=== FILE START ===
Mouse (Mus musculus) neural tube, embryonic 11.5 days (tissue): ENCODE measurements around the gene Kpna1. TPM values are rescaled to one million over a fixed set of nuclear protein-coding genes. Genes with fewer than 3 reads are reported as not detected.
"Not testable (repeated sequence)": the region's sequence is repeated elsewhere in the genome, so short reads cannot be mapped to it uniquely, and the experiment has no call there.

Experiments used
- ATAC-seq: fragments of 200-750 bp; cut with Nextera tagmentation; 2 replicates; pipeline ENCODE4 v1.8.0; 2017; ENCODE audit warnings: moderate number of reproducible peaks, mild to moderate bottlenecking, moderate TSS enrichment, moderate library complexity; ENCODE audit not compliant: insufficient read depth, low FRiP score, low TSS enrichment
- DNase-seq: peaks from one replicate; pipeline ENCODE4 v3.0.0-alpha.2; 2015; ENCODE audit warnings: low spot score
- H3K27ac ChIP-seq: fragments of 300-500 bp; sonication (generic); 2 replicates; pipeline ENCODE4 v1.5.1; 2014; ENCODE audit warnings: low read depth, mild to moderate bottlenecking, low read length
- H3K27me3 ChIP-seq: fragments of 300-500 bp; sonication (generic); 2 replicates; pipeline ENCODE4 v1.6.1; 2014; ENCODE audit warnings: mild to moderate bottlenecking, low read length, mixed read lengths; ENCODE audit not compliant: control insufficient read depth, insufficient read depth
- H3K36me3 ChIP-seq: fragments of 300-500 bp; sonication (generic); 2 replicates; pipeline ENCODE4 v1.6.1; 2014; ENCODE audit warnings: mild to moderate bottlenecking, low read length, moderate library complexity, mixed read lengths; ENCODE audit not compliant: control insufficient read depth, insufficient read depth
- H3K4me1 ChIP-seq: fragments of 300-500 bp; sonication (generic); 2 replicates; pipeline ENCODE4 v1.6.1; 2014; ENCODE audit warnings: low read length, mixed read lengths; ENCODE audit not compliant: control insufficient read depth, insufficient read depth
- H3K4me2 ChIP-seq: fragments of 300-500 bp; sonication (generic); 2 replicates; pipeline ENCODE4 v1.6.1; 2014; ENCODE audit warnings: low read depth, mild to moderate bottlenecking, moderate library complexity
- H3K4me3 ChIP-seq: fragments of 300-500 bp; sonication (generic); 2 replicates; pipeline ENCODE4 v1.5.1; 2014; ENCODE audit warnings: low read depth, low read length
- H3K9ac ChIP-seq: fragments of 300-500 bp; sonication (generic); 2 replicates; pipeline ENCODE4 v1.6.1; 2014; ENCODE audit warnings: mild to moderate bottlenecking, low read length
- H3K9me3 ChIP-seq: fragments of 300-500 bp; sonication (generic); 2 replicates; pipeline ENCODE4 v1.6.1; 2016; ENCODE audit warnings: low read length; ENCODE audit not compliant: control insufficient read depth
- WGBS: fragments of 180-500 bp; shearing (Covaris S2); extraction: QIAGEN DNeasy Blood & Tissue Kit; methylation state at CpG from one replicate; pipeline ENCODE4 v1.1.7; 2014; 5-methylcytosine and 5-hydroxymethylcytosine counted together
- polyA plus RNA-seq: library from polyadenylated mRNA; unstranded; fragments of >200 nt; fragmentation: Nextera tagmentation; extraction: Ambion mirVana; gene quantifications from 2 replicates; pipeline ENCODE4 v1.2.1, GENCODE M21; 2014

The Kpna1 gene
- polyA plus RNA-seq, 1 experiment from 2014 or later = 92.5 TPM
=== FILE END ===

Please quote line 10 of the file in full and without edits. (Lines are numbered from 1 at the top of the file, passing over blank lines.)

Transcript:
- H3K4me2 ChIP-seq: fragments of 300-500 bp; sonication (generic); 2 replicates; pipeline ENCODE4 v1.6.1; 2014; ENCODE audit warnings: low read depth, mild to moderate bottlenecking, moderate library complexity